According to sociologists, the Irish have been heavily stereotyped since the 1800s, when some scientists apparently believed they were more closely related to apes than other Europeans. Though those days are thankfully over (for the most part), there are still plenty of lingering assumptions about the Irish. Here are the ones they dread hearing.
There’s no denying that a lot of Irish people like potatoes. But that doesn’t mean they’re still the country’s primary food group. In fact, the Irish food scene is vibrant and varied, and it is currently producing some of the best and most exciting ingredients to be found anywhere in the world – Ireland now even has its own buffalo mozzarella.
Probably the most ubiquitous modern stereotype about the Irish is that they drink all the time. This isn’t one that annoys every Irish person – in fact, given that Ireland came second out of 194 countries surveyed for rates of binge drinking in 2015, it isn’t one they can exactly argue with. But it’s worth noting that 19 per cent of Irish people don’t drink. And the ‘drunken Irish’ stereotype has been employed in some pretty harmful contexts in recent years – for example, an unsympathetic New York Times article on the Berkeley balcony collapse involving Irish students in California.
While Ireland does have the highest occurrence of natural redheads in the world, that still only means that ten per cent of the population has red hair. There are millions of Irish people with other hair colours, and encountering a natural Irish redhead is actually quite rare – so rare in fact that they hold an annual convention to meet other red-haired people in County Cork.
It’s not known exactly where the stereotype of ‘the fighting Irish’ – now the moniker of the Notre Dame University varsity sports teams in the US – originated, but it’s one that still does the rounds. Most likely tied to the idea that they’re perpetually drunk, some people believe that the Irish are always up for a fight. In fact, a travel risk map ranking countries of the world in relation to violent crime puts Ireland in the ‘low risk’ category.
There was a time when Ireland was one of the most conservatively religious countries in Europe. However, observant Catholicism has been on a steady decline for decades and especially in the last several years, with an average annual drop of more than three per cent in weekly Mass attendance between 2008 and 2014. And that’s expected to drop by another third in Dublin’s Catholic archdiocese over the next 15 years.
Although it’s a positive stereotype, the belief that the Irish are innately friendly and welcoming is still a generalisation, and arguably not an entirely accurate one. Condé Nast Traveller surveyed hundreds of thousands of tourists about the most friendly and unfriendly cities earlier this year, and two Irish cities – Galway and Dublin – did make it into the ‘friendly’ category. But at numbers 15 and 18 respectively, they were far below the European city deemed the friendliest – Reykjavik, Iceland.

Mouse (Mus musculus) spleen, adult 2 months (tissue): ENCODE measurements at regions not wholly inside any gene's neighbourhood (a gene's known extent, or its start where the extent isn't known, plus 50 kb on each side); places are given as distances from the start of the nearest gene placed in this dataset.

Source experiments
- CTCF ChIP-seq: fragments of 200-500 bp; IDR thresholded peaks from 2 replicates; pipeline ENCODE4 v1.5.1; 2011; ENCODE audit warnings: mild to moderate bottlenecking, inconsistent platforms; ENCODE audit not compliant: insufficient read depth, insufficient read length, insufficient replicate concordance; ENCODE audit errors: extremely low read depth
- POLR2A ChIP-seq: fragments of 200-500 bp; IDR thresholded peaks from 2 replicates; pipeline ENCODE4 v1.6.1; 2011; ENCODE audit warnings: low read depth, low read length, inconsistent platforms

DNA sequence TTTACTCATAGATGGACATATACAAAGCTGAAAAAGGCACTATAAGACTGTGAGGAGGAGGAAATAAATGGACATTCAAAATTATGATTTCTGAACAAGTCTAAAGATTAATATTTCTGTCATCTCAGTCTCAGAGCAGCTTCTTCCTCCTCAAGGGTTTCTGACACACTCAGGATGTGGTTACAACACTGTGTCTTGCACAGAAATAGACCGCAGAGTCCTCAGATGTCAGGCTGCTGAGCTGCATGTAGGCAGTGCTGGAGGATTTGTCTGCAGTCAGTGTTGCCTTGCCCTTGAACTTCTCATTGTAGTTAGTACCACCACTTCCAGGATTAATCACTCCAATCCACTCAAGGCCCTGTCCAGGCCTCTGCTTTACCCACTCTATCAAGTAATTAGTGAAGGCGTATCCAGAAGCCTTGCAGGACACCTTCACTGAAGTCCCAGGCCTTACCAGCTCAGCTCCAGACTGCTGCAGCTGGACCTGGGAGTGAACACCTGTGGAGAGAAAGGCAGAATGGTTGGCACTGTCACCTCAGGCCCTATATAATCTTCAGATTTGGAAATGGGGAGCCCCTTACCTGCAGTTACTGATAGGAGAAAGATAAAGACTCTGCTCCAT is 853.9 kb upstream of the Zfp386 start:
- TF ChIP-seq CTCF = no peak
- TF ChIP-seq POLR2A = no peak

This one was apparently espoused by former British prime minister Margaret Thatcher, who supposedly told a Labour minister for Northern Ireland that ‘you can’t trust the Irish, they are all liars’. A variation on the idea that they have the ‘gift for the gab’, some think the Irish are more inclined than the people of other nations to tell tall tales. It becomes discriminatory in contexts like a 2012 Australian job advert, in which the employer advised ‘No Irish’, because of his belief that Irish applicants were more likely to exaggerate their qualifications.
Though not as widespread as the other stereotypes on this list, there are some that still believe that Ireland is an Irish-speaking nation. Urban legends abound of Irish J-1 visa students being applauded for their command of English while working in US restaurants. Also, an unfortunate Australian news anchor is reported as having commented on the death of British-Irish actor Peter O’Toole in 2013 that they were surprised to hear he was Irish, since ‘He has such a great command of the English language.’
The romantic idea of Ireland as a remote, tranquil place is certainly true of some areas – indeed, it’s a major selling point for many residents and visitors. But Irish people do tire of being asked whether or not they have internet access, or electricity, or cars out there on the edge of Europe – even in jest.
What with all the leprechaun pot-of-gold imagery, there is a misconception out there that the Irish are luckier than other populations. Actually, according to Edward T. O’Donnell, historian and author of 1001 Things Everyone Should Know About Irish American History, ‘the luck of the Irish’ was a sarcastic phrase adopted during the 19th century to refer to successful Irish miners, intended to deride their accomplishments as mere luck.